Australian governments have made gender equality in the workplace a priority, citing women’s enhanced engagement in the workforce as essential to raising living standards and securing Australia’s future prosperity (Commonwealth of Australia 2017). But Australian women and men do not participate in the labour market as equals, and employment and economic outcomes remain unequal and highly gendered. What will it take for gender equality to be part of the future of work in Australia? In this paper we report on the Australian Women’s Working Futures Project (AWWF) 2017. This new and unique study by an interdisciplinary team at The University of Sydney focuses on the experiences, values and aspirations of young working women aged 16-40 years. Young women are the core of the future workforce, but rarely the subject of research.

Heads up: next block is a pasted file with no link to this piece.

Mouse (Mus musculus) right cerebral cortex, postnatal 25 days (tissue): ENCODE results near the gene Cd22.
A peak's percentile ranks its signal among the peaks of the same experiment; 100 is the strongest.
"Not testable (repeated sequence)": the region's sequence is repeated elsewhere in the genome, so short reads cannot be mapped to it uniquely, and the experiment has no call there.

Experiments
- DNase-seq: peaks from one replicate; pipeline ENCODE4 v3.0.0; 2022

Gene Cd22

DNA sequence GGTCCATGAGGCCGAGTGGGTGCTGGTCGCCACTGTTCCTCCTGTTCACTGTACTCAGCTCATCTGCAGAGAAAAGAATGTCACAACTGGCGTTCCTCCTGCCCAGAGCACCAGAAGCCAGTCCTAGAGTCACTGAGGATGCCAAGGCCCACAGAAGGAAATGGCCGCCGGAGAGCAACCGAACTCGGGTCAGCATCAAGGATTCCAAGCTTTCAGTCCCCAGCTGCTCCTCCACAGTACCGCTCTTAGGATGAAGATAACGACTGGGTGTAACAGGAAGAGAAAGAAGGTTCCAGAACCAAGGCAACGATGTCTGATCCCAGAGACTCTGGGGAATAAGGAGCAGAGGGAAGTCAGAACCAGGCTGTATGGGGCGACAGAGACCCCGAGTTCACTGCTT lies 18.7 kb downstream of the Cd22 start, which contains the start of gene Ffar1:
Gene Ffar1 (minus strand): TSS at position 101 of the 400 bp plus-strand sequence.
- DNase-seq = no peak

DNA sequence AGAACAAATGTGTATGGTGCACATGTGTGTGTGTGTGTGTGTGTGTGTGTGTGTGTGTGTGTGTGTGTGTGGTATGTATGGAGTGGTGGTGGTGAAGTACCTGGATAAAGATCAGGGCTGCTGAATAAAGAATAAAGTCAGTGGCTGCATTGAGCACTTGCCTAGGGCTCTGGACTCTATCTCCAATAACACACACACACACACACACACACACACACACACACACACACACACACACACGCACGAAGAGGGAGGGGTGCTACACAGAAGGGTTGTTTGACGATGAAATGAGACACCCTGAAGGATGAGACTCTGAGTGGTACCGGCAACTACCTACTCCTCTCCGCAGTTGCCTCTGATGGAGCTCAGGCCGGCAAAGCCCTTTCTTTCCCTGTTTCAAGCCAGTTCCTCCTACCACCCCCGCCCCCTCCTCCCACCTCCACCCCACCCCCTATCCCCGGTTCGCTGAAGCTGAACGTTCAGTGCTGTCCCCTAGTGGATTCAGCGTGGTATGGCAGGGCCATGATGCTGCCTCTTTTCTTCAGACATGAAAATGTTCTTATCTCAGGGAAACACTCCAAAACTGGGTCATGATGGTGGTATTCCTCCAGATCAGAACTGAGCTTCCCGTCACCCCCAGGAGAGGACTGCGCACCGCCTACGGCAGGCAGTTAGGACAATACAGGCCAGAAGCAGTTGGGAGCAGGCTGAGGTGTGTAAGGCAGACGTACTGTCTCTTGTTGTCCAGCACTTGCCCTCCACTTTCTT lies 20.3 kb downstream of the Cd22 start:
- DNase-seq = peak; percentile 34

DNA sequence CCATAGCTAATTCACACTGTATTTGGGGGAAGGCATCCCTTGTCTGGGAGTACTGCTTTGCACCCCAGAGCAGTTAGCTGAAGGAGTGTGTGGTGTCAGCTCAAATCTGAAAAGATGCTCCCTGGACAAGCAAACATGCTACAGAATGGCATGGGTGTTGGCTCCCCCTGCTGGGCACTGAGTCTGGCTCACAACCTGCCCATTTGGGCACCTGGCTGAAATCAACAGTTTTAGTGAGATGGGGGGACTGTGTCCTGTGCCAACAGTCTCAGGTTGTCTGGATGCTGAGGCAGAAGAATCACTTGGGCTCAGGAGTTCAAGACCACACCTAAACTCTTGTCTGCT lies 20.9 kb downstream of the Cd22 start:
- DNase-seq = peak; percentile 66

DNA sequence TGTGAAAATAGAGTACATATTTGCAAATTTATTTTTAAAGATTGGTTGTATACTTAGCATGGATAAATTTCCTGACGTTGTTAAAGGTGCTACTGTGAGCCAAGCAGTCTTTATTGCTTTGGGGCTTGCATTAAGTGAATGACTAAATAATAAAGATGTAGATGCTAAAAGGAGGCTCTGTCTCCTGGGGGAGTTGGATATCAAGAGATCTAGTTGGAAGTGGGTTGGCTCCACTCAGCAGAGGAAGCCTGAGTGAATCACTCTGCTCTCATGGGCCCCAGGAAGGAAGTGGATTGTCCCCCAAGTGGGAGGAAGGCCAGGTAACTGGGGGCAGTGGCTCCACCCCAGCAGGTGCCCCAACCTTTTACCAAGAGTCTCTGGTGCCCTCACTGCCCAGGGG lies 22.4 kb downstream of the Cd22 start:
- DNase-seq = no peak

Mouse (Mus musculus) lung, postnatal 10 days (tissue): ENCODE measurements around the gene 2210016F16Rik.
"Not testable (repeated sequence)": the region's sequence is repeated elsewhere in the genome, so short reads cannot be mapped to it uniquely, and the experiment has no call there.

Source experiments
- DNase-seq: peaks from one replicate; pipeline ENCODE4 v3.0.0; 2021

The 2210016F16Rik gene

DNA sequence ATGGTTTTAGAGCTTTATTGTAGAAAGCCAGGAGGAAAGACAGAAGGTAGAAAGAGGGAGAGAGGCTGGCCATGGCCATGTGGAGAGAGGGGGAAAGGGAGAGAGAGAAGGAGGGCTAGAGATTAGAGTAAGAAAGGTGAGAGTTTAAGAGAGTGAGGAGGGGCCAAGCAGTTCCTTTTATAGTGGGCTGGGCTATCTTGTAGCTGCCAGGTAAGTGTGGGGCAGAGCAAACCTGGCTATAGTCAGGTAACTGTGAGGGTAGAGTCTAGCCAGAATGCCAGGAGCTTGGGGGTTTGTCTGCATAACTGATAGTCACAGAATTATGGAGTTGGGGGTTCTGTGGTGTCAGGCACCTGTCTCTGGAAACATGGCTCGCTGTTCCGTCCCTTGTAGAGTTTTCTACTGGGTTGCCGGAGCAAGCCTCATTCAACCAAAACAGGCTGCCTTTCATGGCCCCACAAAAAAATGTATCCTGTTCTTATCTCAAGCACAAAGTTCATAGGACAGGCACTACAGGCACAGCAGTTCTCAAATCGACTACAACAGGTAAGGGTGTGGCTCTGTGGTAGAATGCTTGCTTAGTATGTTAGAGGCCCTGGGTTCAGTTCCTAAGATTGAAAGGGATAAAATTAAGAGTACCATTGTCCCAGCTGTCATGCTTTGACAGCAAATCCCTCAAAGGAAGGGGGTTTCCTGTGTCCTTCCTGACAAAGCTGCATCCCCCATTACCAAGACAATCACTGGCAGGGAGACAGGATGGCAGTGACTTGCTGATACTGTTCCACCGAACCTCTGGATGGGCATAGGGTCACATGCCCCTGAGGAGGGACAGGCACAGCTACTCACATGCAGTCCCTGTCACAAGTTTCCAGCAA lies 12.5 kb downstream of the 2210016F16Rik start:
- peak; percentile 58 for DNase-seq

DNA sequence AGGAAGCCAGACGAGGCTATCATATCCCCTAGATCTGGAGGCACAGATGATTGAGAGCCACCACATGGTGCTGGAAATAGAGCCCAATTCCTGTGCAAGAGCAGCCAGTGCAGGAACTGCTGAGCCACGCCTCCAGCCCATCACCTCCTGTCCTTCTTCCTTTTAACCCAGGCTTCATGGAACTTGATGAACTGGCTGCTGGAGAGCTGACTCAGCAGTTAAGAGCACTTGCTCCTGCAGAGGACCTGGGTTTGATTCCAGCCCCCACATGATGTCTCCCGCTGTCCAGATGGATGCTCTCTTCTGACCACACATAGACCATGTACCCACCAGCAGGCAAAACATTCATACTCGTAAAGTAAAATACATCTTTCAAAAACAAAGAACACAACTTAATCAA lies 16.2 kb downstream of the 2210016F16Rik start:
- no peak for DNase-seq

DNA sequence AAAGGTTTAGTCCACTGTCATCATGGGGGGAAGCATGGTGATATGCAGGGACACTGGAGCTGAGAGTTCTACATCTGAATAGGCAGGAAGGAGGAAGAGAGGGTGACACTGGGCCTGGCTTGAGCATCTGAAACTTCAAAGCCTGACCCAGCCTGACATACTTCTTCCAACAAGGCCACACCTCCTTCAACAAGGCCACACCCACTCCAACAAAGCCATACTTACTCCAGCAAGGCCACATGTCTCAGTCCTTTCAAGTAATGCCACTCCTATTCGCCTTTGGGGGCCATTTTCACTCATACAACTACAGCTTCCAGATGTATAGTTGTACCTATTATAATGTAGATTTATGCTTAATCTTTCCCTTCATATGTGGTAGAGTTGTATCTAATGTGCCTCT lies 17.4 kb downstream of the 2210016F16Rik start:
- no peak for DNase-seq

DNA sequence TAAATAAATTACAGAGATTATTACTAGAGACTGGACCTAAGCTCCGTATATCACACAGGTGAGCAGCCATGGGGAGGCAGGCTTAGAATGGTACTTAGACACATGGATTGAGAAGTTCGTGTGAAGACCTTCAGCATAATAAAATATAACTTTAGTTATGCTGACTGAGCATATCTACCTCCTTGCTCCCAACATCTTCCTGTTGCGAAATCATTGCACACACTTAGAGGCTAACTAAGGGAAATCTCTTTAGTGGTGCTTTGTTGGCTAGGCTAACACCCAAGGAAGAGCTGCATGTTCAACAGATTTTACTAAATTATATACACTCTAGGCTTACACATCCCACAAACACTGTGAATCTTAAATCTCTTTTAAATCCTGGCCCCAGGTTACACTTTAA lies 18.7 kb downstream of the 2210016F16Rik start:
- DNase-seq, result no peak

The AWWF Project 2017 shows that young women value job security, predictable and regular hours, decent pay, and the opportunity for respect, control, and influence in the workplace. Access to the right skills and qualifications, support and mentoring, and paid leave to care for family are all cited as important to women’s future success at work. Young women are job-orientated and want to advance their careers. They actively plan for the future and intend to have children. But most women do not think they are treated the same as men at work and only half think gender equality at work will improve in the future. The AWWF Project 2017 shows many Australian workplaces are not providing young women with what they value or need to succeed in the workplace, and public policy settings are not ready to meet young women’s aspirations for the future of work. Government and business must urgently redouble efforts to promote legislative and policy initiatives that will deliver Australian working women gender equality in the future of work. The paper concludes with a number of policy recommendations.